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International Perspective: Climate Education in Finland

By: Giorgia F.

Among many rankings, most notably the National Center on Education and the Economy, Finland consistently appears to have one of the best education programs in the world (NCEE). At a time when international attention is focused on how large institutions, including the educational system, can better address issues of sustainability and climate change, it is crucial to examine both the successes and failures of programs worldwide. This task is a daunting one, deserving of well more than a single article, but for some perspective on the topic, let’s look at Finland.

The majority of Finland’s climate education is taught within the secondary school setting according to Finish teachers Aino Kinni and Anna Muokta. The lack of programs for younger students is what inspired these two teachers to develop a curriculum for primary education (UArctic). Initiatives such as these showcase how there is an increasing need and desire for more education surrounding climate and sustainability. While secondary education requirements are certainly a step in the right direction, in order to be more impactful, environmental learning must begin at a young age. According to the Finnish National Agency for Education, the basic education curriculum in the country includes environmental studies (Europa). While this ensures climate topics must be discussed in classrooms, the frameworks as to how they are addressed depends on individual teacher discretion. This diversity in teaching is less than ideal as students across the country are not learning equally about the impending crisis. To fully combat the issue, a unified front in all aspects, including education, is essential.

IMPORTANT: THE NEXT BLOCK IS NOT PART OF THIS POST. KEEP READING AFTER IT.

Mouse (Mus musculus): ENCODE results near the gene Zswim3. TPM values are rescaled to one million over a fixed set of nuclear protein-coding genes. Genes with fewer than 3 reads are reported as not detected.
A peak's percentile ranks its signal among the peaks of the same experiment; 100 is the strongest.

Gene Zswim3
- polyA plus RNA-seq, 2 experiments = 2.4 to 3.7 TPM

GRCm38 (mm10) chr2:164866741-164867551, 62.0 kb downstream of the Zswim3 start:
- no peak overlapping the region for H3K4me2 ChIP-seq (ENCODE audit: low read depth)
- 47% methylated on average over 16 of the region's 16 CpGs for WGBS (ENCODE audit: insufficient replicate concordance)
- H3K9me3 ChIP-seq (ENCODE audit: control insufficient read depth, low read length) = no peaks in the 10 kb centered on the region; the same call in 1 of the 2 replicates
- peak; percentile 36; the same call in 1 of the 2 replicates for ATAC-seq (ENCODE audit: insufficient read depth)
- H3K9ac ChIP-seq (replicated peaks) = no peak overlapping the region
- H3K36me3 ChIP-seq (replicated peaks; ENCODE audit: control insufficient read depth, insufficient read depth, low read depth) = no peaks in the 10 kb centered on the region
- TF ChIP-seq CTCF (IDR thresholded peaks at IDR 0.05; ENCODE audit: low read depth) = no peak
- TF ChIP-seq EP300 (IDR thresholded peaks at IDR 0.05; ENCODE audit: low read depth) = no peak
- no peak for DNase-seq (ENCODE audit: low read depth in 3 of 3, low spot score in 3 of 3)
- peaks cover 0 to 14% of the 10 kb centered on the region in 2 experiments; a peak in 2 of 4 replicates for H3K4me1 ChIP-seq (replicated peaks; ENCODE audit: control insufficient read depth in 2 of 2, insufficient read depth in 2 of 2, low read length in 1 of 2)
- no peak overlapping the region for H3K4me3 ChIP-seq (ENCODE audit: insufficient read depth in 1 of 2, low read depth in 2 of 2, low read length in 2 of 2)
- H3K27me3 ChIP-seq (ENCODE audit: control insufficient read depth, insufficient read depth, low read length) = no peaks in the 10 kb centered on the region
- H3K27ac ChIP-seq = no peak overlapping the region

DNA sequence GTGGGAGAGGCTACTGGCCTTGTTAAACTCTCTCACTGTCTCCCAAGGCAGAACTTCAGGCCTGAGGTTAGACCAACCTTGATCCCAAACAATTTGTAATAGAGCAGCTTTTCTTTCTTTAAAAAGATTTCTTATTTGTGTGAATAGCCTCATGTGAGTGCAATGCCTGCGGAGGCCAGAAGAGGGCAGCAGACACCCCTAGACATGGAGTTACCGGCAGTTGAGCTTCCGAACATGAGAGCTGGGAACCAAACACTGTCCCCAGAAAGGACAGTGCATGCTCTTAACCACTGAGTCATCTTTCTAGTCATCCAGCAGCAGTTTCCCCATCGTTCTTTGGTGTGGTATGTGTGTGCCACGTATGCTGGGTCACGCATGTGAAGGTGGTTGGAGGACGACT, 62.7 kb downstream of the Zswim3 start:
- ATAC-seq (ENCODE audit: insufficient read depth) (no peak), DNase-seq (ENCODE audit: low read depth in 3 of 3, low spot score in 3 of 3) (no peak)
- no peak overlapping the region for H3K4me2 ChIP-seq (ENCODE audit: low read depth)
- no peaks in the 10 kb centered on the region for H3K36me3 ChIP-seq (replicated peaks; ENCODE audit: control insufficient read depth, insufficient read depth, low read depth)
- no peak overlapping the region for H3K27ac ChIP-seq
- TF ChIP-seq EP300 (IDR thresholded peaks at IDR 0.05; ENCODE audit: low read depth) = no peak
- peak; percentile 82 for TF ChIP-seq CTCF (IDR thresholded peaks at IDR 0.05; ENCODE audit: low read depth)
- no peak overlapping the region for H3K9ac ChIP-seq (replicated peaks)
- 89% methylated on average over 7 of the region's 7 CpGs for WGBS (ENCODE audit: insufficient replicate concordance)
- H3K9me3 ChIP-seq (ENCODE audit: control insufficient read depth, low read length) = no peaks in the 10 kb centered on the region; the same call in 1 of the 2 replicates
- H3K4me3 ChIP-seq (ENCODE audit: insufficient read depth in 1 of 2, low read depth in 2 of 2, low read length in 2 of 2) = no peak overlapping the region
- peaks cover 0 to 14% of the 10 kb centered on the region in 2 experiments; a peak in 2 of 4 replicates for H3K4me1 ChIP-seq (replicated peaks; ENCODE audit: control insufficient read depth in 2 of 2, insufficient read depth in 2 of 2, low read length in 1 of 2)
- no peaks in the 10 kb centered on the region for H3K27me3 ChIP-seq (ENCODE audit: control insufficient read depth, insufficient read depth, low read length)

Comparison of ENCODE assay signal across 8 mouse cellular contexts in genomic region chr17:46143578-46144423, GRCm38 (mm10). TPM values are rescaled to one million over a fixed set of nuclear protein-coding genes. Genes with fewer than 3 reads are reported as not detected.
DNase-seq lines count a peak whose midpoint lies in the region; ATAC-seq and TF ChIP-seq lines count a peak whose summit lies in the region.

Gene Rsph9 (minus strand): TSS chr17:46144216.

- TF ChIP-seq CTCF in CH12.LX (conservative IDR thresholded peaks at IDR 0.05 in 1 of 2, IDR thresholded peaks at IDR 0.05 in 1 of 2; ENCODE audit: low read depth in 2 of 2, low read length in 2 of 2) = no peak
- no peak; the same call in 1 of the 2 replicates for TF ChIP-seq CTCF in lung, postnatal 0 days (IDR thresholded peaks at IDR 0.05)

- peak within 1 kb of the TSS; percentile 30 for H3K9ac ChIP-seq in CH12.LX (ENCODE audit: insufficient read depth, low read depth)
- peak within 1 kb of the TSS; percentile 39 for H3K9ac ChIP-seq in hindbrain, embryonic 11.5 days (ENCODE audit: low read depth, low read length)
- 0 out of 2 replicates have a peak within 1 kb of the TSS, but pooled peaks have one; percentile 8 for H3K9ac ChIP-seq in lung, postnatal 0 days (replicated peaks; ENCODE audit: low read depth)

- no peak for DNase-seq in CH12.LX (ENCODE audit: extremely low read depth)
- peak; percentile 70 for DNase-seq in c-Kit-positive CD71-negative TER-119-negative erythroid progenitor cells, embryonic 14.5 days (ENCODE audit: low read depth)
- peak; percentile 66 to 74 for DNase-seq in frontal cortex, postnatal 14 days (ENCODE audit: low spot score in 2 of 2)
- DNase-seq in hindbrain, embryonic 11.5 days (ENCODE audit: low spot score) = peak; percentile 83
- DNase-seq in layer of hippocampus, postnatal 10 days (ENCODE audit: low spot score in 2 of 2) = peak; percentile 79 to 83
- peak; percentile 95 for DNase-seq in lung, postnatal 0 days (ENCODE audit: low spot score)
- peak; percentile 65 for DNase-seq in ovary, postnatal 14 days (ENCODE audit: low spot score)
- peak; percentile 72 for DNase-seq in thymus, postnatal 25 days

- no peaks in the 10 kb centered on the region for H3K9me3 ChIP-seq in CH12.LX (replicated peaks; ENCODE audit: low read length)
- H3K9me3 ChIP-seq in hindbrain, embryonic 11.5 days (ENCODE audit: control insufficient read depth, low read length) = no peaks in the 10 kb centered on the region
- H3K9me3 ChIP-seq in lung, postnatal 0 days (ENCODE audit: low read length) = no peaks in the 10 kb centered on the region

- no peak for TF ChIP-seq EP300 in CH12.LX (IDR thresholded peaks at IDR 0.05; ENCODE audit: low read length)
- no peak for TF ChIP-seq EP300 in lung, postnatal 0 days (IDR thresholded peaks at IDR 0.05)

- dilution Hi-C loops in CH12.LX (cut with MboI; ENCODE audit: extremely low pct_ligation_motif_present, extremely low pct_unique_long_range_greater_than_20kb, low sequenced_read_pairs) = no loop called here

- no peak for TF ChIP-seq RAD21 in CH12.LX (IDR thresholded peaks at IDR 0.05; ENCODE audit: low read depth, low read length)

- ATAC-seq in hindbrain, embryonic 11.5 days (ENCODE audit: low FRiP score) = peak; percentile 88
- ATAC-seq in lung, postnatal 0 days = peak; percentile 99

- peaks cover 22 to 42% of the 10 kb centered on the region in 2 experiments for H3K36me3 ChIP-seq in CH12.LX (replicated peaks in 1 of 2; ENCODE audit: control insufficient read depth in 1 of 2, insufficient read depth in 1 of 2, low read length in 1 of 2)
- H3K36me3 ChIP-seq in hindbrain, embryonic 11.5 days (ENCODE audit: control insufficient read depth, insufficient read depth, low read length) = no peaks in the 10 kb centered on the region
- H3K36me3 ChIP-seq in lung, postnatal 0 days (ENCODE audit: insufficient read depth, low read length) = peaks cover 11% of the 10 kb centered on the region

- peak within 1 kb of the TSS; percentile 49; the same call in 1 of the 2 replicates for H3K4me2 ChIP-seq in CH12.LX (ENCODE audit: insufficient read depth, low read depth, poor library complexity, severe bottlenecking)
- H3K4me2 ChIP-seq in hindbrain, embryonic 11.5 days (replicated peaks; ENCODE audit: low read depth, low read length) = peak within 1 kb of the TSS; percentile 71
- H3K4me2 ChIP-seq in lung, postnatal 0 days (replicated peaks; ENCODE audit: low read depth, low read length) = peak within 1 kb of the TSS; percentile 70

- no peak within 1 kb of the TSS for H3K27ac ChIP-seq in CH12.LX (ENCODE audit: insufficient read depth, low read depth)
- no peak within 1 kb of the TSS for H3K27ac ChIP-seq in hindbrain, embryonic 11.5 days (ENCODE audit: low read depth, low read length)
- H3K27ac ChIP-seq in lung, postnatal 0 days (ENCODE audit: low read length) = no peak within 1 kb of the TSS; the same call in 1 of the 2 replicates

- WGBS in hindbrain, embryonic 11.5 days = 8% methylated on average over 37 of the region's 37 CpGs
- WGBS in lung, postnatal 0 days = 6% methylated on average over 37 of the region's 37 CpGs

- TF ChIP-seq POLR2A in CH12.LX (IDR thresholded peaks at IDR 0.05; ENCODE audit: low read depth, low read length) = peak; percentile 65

Finish students discussing issues that scare them such as climate change (Koksi)

Another, more culture based, factor influencing climate education in Finland is Greta Thunberg, the young, Swedish face of climate advocacy. In recent years, Greta Thunberg has come to symbolize the youth movement for recognition of the climate crisis by governments as well as educational institutions. Her infamous school strikes for climate have shone a light on reforms needed in environmental education. School-aged children in Finland have been listening and according to David Cord, a writer for “This is Finland”, they are inspired by her efforts. Although Finland has had numerous school strikes related to climate change, how these strikes have impacted a push by the government for stricter climate curriculum is unknown (This is Finland).

Finland’s climate education is unique in that it focuses on incorporating aspects of sustainability and climate change into all school subjects. This interdisciplinary approach is beneficial, as climate change is anything but one sided. In order to most effectively combat the crisis at hand, approaches from every angle are needed. Learning about any issue from multiple angles encourages ingenuity and out of the box thinking. With hopes of a new and more standardized curriculum being passed in the country, climate education is headed in the right direction.

Discussion Questions:

  • How do you think Finland’s highly ranked education status changes national consensus on redeveloping curriculum to better address climate change?

  • In Finland, where there is relatively less socioeconomic diversity, what social issues does an unstandardized climate curriculum create or enhance?

Works Cited
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